VHA provides the most comprehensive setting for medical care for Veterans. By serving Veterans, and only Veterans, the clinicians who work in our medical facilities have come to understand the unique needs of those who’ve served and have designed care systems to meet those needs. The Polytrauma System of Care, marking its 10th anniversary this year, exemplifies that and demonstrates a tangible level of success in improving the lives of severely wounded Veterans.

You may ask, what exactly is polytrauma? Polytrauma is defined as two or more injuries that affect multiple parts of the body or organs and result in physical, cognitive, and/or psychological impairments and functional disabilities. Polytrauma patients frequently also have Traumatic Brain Injury (TBI) and Post Traumatic Stress (PTS).

I take great pride in working with the dedicated teams of physicians, physical and occupational therapists, audiologists, nurses, psychologists and social workers (among many others) who represent the Polytrauma System of Care (PSC). We established PSC when we recognized the need and we have helped thousands of Veterans heal both physically and mentally and go on to live fulfilling lives despite their life-long challenges.  This is what makes our work so gratifying.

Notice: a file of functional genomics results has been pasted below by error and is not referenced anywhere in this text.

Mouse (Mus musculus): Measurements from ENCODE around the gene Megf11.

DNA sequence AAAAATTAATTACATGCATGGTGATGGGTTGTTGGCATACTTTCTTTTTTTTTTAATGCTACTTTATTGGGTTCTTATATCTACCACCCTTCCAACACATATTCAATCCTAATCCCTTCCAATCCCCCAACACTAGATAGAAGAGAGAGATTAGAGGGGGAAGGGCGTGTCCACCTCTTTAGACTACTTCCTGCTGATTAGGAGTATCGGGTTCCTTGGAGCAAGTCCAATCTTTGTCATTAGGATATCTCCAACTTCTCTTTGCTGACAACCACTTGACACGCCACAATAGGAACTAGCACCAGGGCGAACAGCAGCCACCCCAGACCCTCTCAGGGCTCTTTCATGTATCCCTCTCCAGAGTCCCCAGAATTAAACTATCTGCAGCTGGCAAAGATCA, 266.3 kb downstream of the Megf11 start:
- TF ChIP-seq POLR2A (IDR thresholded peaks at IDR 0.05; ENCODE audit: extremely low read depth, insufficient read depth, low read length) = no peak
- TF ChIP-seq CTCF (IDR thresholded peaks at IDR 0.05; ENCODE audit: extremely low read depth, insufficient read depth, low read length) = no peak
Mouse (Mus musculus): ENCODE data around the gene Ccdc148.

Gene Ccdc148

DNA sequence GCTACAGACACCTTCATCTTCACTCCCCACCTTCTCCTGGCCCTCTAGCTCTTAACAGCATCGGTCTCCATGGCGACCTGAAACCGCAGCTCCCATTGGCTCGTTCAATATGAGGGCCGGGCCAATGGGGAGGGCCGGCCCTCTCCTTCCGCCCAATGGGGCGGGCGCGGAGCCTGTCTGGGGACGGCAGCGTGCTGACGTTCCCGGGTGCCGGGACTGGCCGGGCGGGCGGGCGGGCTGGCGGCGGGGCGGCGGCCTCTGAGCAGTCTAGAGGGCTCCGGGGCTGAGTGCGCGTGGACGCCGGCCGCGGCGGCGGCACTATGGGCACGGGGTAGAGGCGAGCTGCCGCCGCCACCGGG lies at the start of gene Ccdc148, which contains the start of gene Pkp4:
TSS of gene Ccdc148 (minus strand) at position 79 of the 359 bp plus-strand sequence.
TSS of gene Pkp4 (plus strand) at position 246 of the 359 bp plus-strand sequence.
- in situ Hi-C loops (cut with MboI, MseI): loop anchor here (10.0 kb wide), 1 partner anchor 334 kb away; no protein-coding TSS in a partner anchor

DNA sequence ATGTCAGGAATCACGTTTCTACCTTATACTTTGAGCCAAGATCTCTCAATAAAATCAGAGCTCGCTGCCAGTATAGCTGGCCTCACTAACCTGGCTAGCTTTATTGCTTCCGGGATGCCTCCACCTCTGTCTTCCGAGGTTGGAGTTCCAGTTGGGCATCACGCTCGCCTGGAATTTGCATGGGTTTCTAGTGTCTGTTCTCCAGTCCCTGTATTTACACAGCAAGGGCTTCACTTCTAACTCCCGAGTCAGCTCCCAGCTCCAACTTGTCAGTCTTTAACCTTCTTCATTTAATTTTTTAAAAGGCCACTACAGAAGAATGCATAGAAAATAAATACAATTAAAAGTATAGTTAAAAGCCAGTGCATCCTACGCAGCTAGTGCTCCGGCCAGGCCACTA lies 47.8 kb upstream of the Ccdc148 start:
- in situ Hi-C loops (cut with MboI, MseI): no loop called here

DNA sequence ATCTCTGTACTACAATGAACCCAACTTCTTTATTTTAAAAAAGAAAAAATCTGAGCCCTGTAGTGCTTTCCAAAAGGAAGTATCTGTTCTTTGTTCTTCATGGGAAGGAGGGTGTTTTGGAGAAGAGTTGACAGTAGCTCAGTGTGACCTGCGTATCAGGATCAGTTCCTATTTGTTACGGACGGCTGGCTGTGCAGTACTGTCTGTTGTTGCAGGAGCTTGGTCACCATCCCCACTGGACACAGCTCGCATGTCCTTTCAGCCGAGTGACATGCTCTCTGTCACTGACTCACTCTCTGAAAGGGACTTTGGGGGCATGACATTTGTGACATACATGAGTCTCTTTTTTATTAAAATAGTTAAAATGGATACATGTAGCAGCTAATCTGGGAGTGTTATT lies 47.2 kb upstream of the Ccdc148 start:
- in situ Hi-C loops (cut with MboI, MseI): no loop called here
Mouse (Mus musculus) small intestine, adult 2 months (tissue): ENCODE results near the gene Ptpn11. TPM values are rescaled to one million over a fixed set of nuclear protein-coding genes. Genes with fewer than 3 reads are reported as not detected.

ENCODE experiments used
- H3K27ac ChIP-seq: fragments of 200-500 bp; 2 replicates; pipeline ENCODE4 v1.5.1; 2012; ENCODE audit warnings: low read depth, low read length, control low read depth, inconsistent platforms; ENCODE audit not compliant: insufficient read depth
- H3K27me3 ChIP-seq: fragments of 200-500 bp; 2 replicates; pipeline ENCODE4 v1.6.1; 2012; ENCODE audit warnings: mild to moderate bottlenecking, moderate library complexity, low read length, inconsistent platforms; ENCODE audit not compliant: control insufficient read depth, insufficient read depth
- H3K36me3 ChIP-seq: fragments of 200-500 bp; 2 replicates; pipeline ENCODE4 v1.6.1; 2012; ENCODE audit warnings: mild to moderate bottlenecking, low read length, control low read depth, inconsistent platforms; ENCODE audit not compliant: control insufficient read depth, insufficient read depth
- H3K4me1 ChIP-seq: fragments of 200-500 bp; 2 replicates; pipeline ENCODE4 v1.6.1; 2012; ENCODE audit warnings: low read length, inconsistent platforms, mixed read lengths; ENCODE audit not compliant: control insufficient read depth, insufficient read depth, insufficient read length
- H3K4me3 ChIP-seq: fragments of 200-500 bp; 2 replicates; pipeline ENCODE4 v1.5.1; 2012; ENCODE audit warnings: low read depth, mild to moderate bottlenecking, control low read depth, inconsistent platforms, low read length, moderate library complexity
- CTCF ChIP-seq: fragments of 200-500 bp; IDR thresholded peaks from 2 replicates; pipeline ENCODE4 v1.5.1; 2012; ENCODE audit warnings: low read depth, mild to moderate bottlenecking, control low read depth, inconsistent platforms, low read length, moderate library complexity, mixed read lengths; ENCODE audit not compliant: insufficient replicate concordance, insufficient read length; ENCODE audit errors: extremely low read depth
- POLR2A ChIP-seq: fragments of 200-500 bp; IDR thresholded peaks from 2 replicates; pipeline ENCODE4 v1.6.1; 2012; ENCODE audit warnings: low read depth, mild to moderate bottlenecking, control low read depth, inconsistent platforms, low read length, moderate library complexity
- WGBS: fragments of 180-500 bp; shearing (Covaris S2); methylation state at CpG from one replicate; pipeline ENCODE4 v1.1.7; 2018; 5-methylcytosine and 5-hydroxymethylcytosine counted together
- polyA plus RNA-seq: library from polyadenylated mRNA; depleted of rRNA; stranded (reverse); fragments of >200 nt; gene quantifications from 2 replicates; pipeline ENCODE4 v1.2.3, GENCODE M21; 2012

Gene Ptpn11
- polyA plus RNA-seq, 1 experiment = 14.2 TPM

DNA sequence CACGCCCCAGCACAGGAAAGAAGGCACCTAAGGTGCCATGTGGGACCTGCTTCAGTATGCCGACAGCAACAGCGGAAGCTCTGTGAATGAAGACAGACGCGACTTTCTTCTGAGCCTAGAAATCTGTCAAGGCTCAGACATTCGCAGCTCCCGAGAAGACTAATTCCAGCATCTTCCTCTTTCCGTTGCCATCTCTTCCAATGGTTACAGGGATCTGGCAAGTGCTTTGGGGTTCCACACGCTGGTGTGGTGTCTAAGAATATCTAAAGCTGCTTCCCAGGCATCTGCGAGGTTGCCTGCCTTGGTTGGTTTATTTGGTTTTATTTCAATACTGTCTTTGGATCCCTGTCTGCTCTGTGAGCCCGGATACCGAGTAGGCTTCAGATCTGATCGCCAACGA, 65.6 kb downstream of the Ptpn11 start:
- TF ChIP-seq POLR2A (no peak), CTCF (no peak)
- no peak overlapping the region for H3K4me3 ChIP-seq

For ten years, the Polytrauma System of Care has had a direct, positive impact on the lives of Veterans and their families. Helping Veterans with amputations learn to drive again, teaching Veterans how to manage their bank accounts and travel by public transportation, sharing the thrill of a blinded Veteran golfing or skiing for the first time, these are just a few of the hundreds of ways in which the Polytrauma System of Care helps lives.

When you think of the work you do for VA, whether you are part of a polytrauma team or not, remember the significant difference you can and do make for Veterans. I can imagine no more fulfilling work.


HeadshotAbout the Author: Dr. Joel Scholten us the National Director, Physical Medicine and Rehabilitation at VA

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